- UK’s electricity safety ‘cushion’ is just 5 per cent – half last year’s figure
- The electricity margins are difference between peak demand and supply
- Comes after fall in coal-based power plants in operation across UK
- But Grid insists supplies are enough to see UK through the winter
Our risk of blackouts this winter is at its highest for six years because Britain’s reserves of electricity have halved in 12 months, National Grid warned yesterday. The number of coal-based power plants operating across the UK has fallen sharply because of EU legislation which has caused older, polluting, fossil fuel plants to be turned off. The situation has been exacerbated as plans for some gas-fired plants have been suspended due to economic pressures.
Yesterday National Grid director Chris Train said: ‘Things will be tighter than they have been historically.’ The report said Britain will have ‘margins’ of only 5 per cent, the lowest since 2007, as it heads into the freezing months. The margin is the difference between the peak demand and the available supply from the UK’s power stations and import pipelines.
If it gets too low, National Grid can issue warnings to generators to begin producing more electricity to prevent a shortfall developing. But if these warnings do not work and the margin between supply and demand reaches zero, then parts of the country could experience blackouts. The country’s gas supplies also face ‘considerable uncertainty’ as dwindling North Sea reserves now account for less than half of the UK’s supply, the company warned in its annual winter outlook report.
A sharp and unexpected fall in wind power could push margins even lower. But Mr Train continued to insist last night that the lights would not go out. ‘While there have been power station closures since last winter, the information suggests that the market can meet demand in cold weather,’ he said. ‘But as the system operator, we’re never complacent.’
One fifth of the UK’s coal capacity has been closed down in the last year because of the EU’s emissions rules, even though it remains the cheapest way of producing electricity. Last month, at the Labour Party conference in Brighton, Ed Miliband pledged to freeze energy prices for almost two years following the next election if Labour wins. But industry experts have said it will deter investment at a time when Britain needs £110billion spent on new energy plants and updating the national grid.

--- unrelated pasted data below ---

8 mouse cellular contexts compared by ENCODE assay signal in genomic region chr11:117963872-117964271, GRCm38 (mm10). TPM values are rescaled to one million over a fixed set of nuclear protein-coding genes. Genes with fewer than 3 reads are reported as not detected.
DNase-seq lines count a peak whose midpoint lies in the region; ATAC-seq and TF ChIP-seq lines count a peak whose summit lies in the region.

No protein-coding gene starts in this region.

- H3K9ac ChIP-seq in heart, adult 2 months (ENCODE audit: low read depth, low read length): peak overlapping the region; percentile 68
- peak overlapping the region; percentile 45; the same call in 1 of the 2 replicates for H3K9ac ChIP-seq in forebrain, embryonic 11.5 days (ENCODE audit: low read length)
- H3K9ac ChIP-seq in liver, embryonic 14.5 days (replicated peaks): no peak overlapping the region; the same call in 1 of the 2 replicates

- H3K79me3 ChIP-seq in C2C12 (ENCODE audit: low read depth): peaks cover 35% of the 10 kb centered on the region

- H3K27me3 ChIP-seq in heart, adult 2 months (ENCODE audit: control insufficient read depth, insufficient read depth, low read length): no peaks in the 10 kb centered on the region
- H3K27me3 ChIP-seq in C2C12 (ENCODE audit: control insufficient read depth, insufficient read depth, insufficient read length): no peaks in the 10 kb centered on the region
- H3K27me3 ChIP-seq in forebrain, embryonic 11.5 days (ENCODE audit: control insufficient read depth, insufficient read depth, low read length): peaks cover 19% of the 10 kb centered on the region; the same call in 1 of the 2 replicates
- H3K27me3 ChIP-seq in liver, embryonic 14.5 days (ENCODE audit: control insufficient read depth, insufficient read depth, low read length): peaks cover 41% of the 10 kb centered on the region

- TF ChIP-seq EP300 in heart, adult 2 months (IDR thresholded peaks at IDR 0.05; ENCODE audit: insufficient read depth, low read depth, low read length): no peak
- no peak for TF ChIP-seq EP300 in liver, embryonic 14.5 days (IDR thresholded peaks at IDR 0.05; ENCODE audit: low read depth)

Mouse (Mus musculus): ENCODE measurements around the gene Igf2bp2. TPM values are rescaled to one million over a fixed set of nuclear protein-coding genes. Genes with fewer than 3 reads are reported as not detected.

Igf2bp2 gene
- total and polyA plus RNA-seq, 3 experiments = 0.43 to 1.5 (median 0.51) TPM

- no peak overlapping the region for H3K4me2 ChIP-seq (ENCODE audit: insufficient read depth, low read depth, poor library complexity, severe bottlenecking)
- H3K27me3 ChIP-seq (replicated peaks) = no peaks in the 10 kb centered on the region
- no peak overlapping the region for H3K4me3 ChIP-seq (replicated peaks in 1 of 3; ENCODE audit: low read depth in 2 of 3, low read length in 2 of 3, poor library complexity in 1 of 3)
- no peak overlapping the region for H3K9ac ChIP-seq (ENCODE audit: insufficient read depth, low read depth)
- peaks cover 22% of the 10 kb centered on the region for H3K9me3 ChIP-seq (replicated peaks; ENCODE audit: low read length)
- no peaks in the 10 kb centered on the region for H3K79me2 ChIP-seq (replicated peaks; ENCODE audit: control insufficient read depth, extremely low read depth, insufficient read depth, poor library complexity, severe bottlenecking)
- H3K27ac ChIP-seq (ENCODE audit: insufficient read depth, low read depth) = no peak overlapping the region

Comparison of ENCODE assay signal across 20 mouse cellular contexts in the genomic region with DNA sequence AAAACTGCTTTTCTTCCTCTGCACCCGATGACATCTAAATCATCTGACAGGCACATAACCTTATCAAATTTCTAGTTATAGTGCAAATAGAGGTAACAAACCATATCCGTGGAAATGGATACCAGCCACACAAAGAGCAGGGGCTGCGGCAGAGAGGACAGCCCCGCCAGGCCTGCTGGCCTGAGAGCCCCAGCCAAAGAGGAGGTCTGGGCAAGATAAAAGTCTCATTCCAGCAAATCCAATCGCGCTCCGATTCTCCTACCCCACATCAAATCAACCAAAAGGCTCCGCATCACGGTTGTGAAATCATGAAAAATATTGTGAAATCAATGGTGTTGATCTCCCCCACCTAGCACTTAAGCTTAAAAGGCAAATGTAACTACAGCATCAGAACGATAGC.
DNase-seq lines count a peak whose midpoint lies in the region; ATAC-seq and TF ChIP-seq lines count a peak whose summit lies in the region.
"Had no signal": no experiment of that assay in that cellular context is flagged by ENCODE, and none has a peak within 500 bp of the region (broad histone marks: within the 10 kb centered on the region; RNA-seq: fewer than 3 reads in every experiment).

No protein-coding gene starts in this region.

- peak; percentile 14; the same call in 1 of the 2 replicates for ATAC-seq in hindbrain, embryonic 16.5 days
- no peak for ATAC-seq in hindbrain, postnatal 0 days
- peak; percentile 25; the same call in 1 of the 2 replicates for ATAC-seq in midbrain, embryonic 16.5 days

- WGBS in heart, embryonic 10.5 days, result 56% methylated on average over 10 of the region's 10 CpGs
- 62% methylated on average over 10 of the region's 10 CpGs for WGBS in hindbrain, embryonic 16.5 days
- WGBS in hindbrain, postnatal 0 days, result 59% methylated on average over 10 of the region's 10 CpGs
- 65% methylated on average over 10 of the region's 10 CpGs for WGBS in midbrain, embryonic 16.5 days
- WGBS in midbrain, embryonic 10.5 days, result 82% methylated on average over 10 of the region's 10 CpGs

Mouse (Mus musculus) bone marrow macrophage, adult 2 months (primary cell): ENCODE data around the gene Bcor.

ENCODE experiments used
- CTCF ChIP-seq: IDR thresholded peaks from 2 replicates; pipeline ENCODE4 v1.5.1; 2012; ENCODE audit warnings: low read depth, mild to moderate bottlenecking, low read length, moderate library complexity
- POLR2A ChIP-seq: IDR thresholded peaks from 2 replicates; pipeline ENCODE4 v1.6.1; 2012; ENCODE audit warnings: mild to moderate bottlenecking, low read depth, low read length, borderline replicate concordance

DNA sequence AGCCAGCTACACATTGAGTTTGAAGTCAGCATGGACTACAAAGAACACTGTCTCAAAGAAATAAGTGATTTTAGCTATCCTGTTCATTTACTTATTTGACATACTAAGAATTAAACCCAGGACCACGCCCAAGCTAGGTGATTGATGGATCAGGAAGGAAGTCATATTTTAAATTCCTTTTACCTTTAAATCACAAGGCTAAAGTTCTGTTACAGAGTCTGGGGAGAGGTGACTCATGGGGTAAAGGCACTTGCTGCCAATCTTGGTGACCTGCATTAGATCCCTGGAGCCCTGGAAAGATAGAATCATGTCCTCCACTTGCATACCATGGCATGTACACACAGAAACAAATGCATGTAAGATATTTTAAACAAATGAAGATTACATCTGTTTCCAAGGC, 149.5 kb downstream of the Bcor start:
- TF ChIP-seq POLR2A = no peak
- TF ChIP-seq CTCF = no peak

A prolonged cold snap, such as the one seen earlier this year, is likely to drain the UK’s gas reserves as millions of families keep the heating on to ward off the chill. The amount left in Rough, the UK’s largest store, hit a record low earlier in the year after freezing temperatures lasted longer than expected. Last March Britain came within hours of running out of gas after one of the under-sea pipes that imports gas from the Continent broke down.
Critics said it showed that the country needed to build more gas storage facilities. Currently the UK has enough gas storage for only 21 days, while European neighbours can hold enough gas for 100 days. But last month ministers refused to offer subsidies to companies to build new storage plants. Last night fears over a future energy gap increased as industry sources told the Mail up to 15 planned gas fired power stations may never be built.
The Government was banking on 30 new gas power stations to produce a quarter of the UK’s energy and plug the gap left by coal closures. But now industry sources say energy companies are planning to pull the plug on up to 15 of the projects, worth a combined total of £19billion.
Angela Knight, chief executive of industry body Energy UK, said: ‘National Grid has demonstrated that the UK’s demand for energy is getting closer to the amount we can produce or buy in. ‘We have enough energy now but this timely report shows that investment is urgently needed to ensure we build the new power stations we are going to need.’ A spokesman for the Department of Energy and Climate Change said: ‘As the National Grid have said, we have enough energy to meet our needs this winter. ‘Our infrastructure can deliver more than we need and has coped well during recent very cold winter spells.’ – Dailymail